I take the mission of strategic denial very seriously. The worst thing that happened in the period prior to 2001 was to have that mob run rampant across Taliban controlled Afghanistan as a free range training camp to do their worst world-wide.
That cannot be offered to organisations like Al-Qaeda ever again. So we must remain resolved in the execution of that mission of strategic denial. In answer to your last part of your question, we have no plans whatsoever, to provide any additional troops to Afghanistan.
Our mission in Oruzgan Province is clear cut.
We believe we are doing a good job there through the ADF. I know that their work on the ground is positive and constructive and we’re also now working very closely in Oruzgan Province with the Afghan national army in order to consolidate that province further. And doing so in great cooperation with our Dutch partners.
MIDDLETON: Prime Minister, Karen Middleton from SBS Television. If I could take you back to yesterday’s measures, especially the money for first home buyers, those measures are, well that measure, is a behavioural one, it depends on what people do in response. Now you’ve said, I think, that you estimate 150,000 people might take up that measure.
If it’s successful, or more successful than you anticipate, isn’t it true that it could cost a lot more than 1.5 billion. So can you tell us, firstly, whether you anticipate it could cost more, how you reached that 150,000 figure and don’t you risk creating a spike between now and the end of next June and then a slump after that?
RUDD: You know, life’s not a perfect institution and when you’re dealing with an unprecedented, or virtually unprecedented global financial crisis with real roll-ons to the global economy and a real recession out there in the industrialised economies in the world, you’ve got to act. And you know something – when you act, you’ve got to act decisively and clearly and early. In terms of whether we yield the final outcome on the numbers that you referred to, time will tell.
But, you know, I’m not in the business of dying wondering. I’m in the business of getting out there, making it possible for people and to see what behavioural change occurs. Activity in this economy is critical.
Can I just say a lot of people will nitpick around bits and pieces around the edge of the Economic Security Strategy we unveiled yesterday, and that’s their right, that’s fine. But the core element of this strategy is a macro-economic instrument designed to inject further growth into this economy which would not otherwise exist when the major economies around the world are heading south rather than north. That’s why we’ve done it and I think it’s the right measure to do.
ALEXANDER: Mr Rudd, yesterday’s $10.4 billion package had over $10 billion of that spent in non-productivity related measures. My question is, what would have been the disadvantages of including in the massive spend measures that would have enhanced productivity so that after the cash splash in December, there’d be something to show in the long term?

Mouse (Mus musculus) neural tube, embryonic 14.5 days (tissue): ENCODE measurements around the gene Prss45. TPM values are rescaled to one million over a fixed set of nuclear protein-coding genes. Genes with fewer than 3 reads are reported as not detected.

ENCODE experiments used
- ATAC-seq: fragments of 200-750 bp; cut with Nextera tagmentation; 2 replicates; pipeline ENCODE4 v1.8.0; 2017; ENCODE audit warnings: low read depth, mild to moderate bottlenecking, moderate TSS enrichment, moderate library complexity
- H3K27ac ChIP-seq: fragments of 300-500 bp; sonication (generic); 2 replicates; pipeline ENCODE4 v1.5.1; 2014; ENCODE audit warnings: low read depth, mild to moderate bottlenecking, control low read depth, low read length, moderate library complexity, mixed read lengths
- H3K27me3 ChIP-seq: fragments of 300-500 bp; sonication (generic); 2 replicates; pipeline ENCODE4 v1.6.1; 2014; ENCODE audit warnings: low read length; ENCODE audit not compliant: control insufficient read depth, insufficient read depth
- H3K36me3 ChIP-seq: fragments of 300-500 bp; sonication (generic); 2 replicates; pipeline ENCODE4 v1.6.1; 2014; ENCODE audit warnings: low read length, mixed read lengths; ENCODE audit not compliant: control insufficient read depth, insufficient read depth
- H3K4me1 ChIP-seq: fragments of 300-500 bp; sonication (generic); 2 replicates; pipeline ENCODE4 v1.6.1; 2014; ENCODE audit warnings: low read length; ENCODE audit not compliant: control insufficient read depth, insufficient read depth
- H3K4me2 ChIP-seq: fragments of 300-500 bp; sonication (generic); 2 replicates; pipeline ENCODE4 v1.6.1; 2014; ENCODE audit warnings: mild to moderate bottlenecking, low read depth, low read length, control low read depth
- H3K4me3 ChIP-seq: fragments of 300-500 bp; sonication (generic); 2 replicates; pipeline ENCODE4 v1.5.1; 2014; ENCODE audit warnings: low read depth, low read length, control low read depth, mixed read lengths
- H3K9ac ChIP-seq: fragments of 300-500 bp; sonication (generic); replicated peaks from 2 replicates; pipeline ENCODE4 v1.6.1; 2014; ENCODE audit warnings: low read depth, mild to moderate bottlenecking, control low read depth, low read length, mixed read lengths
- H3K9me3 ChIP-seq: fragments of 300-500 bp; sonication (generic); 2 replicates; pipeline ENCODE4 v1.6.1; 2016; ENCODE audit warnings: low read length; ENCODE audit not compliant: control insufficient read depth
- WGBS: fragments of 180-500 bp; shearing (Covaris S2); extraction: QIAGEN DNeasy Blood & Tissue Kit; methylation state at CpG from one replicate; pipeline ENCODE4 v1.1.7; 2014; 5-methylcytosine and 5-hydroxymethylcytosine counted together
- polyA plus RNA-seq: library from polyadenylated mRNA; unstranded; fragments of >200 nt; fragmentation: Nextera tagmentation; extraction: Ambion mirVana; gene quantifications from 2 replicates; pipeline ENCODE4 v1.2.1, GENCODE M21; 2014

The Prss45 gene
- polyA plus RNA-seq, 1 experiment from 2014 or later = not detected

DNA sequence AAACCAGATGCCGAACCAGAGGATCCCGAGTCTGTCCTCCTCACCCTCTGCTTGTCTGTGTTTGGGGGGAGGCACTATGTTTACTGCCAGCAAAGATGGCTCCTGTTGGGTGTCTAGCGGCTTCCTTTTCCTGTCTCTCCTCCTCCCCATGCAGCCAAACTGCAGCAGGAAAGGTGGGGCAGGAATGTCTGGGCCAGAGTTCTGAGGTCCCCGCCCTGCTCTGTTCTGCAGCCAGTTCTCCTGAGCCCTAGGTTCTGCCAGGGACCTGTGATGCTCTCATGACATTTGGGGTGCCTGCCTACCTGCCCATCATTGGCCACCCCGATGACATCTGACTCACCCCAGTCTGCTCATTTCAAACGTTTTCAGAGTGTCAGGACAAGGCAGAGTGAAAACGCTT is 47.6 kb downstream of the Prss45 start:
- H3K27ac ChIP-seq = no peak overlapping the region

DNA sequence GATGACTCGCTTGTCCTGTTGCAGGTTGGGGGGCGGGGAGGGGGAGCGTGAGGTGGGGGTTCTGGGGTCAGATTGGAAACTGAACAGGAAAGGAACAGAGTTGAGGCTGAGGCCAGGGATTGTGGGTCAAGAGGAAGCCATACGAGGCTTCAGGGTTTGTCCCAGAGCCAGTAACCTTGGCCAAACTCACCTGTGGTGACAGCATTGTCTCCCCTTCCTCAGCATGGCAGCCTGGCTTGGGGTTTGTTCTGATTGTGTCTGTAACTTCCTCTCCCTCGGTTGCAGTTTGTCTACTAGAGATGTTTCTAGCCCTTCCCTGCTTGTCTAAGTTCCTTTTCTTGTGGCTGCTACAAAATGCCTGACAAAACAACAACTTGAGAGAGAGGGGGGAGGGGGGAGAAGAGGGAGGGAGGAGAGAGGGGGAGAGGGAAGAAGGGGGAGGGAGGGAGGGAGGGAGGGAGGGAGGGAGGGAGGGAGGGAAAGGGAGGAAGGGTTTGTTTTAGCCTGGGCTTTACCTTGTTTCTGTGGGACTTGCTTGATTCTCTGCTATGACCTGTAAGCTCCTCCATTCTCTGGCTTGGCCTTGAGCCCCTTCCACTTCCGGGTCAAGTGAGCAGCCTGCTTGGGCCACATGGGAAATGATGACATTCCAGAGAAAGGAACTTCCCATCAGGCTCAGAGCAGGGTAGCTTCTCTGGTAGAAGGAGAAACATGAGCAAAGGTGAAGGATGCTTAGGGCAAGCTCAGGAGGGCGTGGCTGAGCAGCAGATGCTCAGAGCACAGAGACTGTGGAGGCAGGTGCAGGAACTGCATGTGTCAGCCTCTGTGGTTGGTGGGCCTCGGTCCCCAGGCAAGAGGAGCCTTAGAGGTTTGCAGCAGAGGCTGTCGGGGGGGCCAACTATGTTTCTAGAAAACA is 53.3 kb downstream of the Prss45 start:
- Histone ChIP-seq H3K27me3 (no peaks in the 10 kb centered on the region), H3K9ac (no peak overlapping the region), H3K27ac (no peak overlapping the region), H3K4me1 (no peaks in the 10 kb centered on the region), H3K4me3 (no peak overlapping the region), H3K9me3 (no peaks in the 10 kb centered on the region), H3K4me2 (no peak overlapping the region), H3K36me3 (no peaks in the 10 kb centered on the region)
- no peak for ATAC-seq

RUDD: Firstly, these two missions are not irreconcilable. They are just part of the same operation. We are acting now to provide immediate support for positive growth in the economy and on the way through providing positive support for families, pensioners and carers and for those wrestling with the difficult decision about buying their first home right now.
I’ve already indicated that one of the big drivers of long-term productivity growth is dealing with the infrastructure challenges in the country. We, and I’ve indicated this again today, will be bringing forward the Infrastructure Australia priority list and other priority lists in health and in education come December and we’ll be acting on that as well.
Further, I’d say our – the other big driver of course of long-term productivity growth, apart from infrastructure, is what you do in the skills generation, the skills revolution. The education revolution program continues to be rolled out. You’ve seen already the injections we’ve made into universities in the last budget – half a billion dollars.
You’ve seen the other injections that we’ve provided through the rolling investment in computers in schools, the rolling investment in trades training centres and schools as well as the doubling in the number of training places which were part of the package yesterday as well.
So therefore, the productivity agenda, be it through education, skills and training, be it through the infrastructure bring-forward that will come to a head in December, all through the continuing agenda of business deregulation, that all continues apace. But you know something – you can do both of these things at once. We’re doing it, we believe it’s the right thing now for the immediate challenges of growth in this economy and families and others doing it tough and continuing to prosecute the growth and productivity agenda for the future.
Thank you very much.